“The problem with the PC(USA) is this: Our ‘Everything Decently and in Order’ sign is choking off the ‘Reformed and Always Reforming’ sign,” Stacy Johnson told 600 participants gathered at First Church, Dallas, at the second annual NEXT Church conference.
Johnson, a lawyer turned theologian — presently professor of theology at Princeton Theological Seminary — delivered the opening address at a leadership conference organized by a group that sees itself in “a reformation moment for the church.”
Johnson delivered an exposition on the resurrection after first taking participants on an encounter with the cross. He began by quoting I Cor. 1:18: “For the message about the cross is foolishness to those who are perishing, but to us who are being saved it is the power of God.”
Two ways to live
Johnson said there are two ways to live: one following the logic of survival — which recognizes that we are perishing and, therefore, will do whatever it takes to survive — and one following the way of Jesus by taking up the cross. The church seems to be caught up in the hopeless effort to save itself, fighting to survive. Understandably so, because “one thing we know,” he said, is that the church has been taken captive to a “cultural and generational tsunami” that requires adaptive change. And the primary adaptation needed is the one people and organizations instinctively resist: the way of the cross.
Indeed, the need for adaptive change in the church arises not merely from quoting statistics of shrinkage — although Johnson did rehearse some of those numbers. Adaptive change is required by a more faithful reading of the gospel itself, he asserted.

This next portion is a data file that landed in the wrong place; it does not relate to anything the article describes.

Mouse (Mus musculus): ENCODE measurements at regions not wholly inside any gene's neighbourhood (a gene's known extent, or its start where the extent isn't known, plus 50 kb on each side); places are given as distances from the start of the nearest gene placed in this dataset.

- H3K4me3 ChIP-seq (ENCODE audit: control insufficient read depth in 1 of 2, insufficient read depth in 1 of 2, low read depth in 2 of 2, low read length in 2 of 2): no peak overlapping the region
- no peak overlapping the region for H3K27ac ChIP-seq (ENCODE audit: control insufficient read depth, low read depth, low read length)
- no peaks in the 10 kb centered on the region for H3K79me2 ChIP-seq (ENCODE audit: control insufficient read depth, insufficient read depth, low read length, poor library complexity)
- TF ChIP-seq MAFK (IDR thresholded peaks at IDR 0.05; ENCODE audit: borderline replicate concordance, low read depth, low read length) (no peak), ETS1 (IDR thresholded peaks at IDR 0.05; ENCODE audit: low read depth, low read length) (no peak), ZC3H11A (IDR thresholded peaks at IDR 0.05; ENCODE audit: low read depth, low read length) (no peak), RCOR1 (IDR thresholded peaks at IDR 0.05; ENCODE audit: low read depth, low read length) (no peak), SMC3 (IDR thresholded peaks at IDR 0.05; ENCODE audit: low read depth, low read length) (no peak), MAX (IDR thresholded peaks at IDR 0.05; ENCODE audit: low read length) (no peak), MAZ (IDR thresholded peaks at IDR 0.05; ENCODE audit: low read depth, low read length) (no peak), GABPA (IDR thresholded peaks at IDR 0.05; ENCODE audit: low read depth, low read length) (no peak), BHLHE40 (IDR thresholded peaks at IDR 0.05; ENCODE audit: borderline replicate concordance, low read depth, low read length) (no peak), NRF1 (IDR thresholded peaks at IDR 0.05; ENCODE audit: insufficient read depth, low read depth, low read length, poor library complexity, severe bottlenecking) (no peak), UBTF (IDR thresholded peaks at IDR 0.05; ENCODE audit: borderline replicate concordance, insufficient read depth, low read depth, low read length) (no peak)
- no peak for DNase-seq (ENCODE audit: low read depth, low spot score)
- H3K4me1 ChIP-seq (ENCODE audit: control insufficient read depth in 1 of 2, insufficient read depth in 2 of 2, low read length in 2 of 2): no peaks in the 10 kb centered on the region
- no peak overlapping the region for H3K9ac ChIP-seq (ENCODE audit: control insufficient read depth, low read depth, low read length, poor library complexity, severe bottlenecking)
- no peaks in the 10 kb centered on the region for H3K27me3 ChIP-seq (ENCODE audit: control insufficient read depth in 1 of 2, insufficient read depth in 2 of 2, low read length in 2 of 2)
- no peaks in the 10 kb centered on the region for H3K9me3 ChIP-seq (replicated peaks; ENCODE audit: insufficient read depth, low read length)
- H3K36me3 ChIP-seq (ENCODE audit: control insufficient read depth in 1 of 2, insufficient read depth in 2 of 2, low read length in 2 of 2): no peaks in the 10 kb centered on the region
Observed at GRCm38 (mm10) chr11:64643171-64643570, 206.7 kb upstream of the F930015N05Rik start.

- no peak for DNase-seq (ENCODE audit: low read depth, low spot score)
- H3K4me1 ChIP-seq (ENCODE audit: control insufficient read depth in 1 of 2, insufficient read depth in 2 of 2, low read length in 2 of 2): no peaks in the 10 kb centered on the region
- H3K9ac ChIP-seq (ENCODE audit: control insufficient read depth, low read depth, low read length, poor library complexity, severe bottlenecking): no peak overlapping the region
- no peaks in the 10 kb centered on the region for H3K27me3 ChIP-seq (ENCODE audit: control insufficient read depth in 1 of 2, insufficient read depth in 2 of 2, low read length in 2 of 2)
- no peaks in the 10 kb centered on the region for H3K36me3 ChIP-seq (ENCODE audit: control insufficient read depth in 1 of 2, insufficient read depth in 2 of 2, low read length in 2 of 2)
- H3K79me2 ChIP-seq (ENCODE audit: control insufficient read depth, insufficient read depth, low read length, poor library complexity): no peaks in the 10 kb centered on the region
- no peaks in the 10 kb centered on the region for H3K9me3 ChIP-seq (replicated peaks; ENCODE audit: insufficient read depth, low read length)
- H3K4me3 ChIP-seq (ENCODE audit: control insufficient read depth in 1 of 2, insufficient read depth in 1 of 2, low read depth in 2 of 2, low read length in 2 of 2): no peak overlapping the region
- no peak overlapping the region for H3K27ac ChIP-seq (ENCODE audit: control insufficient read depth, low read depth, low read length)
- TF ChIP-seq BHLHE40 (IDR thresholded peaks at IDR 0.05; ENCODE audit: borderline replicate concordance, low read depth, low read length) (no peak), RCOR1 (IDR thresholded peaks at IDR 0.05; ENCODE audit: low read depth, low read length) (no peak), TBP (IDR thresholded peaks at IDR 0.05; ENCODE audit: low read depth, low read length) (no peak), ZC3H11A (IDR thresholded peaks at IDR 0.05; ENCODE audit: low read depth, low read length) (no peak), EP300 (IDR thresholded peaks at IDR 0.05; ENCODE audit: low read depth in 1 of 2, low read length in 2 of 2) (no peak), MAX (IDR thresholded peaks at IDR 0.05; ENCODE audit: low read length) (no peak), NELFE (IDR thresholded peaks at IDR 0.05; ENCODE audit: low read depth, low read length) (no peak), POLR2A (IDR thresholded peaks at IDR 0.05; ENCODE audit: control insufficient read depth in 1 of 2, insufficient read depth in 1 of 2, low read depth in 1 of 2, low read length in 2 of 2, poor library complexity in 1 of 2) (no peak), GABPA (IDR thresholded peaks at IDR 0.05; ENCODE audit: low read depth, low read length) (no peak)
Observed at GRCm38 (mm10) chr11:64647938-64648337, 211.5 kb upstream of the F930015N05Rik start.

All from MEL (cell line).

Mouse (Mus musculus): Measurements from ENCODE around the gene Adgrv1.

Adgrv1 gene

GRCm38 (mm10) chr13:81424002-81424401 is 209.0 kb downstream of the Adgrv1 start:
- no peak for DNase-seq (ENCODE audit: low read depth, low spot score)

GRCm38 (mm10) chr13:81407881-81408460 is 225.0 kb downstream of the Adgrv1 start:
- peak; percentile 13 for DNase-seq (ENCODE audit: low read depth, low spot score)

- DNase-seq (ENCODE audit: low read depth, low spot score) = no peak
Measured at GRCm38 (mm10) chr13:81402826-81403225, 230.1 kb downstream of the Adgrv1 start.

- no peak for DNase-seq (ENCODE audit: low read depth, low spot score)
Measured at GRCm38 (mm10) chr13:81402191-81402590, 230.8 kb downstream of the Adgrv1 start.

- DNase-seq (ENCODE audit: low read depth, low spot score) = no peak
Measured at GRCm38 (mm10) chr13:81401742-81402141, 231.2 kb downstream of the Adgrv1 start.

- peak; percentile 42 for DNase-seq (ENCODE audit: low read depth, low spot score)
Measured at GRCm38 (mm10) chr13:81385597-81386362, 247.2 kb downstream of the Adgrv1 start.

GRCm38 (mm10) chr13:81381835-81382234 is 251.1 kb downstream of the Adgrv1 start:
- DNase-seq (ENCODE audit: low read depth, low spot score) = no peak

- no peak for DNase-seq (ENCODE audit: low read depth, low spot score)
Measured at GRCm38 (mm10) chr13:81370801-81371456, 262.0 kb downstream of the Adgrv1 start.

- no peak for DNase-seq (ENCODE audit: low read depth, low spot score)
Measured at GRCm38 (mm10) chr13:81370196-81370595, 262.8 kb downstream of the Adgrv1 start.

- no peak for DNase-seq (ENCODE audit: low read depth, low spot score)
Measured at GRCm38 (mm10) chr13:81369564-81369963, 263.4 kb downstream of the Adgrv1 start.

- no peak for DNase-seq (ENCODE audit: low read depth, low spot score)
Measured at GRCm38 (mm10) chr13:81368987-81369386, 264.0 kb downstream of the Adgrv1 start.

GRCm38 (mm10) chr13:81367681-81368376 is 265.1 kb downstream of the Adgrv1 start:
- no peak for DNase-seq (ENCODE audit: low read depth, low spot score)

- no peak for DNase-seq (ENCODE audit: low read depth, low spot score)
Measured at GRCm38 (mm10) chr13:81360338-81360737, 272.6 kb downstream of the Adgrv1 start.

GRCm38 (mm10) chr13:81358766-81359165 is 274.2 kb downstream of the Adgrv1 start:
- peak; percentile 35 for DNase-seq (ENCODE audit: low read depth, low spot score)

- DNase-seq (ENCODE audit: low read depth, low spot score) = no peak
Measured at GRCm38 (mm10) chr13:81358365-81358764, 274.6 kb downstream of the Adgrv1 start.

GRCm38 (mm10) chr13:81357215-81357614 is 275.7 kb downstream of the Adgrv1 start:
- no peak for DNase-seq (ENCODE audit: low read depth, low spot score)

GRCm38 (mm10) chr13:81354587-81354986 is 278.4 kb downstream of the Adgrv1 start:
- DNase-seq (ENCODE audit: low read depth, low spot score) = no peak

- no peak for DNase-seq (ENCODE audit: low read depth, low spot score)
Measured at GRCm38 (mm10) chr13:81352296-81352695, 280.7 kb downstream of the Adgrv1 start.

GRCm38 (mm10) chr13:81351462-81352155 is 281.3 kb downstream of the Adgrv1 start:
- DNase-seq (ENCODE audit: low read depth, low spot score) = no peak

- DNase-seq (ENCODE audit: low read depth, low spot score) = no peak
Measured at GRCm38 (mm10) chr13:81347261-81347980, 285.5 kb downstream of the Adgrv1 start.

Further, he added, “We always stand somewhere between reform and revolution. The Kingdom of God is about revolution. The revolution is God’s revolution. We’re not about bringing revolution. But our reform needs to be in service of God’s revolution.”
So how shall the church live into such revolution and reform?
Johnson offered three keys: poetry, prayer and prophetic witness.
No, he wasn’t advocating speaking in meter and rhyme. Rather, given that the Greek word, poesis, actually means “to make or create,” Johnson said that believers need to rediscover the biblical texts that teach us about God not by forming sweeping theological categories but by painting metaphors and weaving stories. “A poetic theology is a creative theology, a constructive theology. It’s about taking the gospel and making it sing again,” he affirmed.
Reform results when we become a people in prayer, he declared. But, not the kind of prayer that tries to arm-wrestle God to match our interests, but the kind that echoes Jesus’ words, “not my will but yours be done” — the kind that invites us to think, he said, like Gerald May, who taught us, “It is when our beliefs about God crumble that we finally may stop worshiping our beliefs … and begin to worship God.”
Finally, at the heart of the Christian religion are the passion for justice and righteousness that stand so central to Israel’s prophetic tradition, he said. “And Jesus stands right in the heart of that tradition.” Johnson declared that his great hope for the church is that so many young people today “don’t care about liberal religion or about conservative religion but about prophetic religion.”
And, true to the prophetic message of Jesus’ ministry, the prophetic message assures that the world is the arena of God’s acting, and that God has a future focus. Resurrection faith says, “There’s more to come.” Or quoting Tony Campolo’s oft-quoted line, “It’s Friday, but Sunday’s coming.”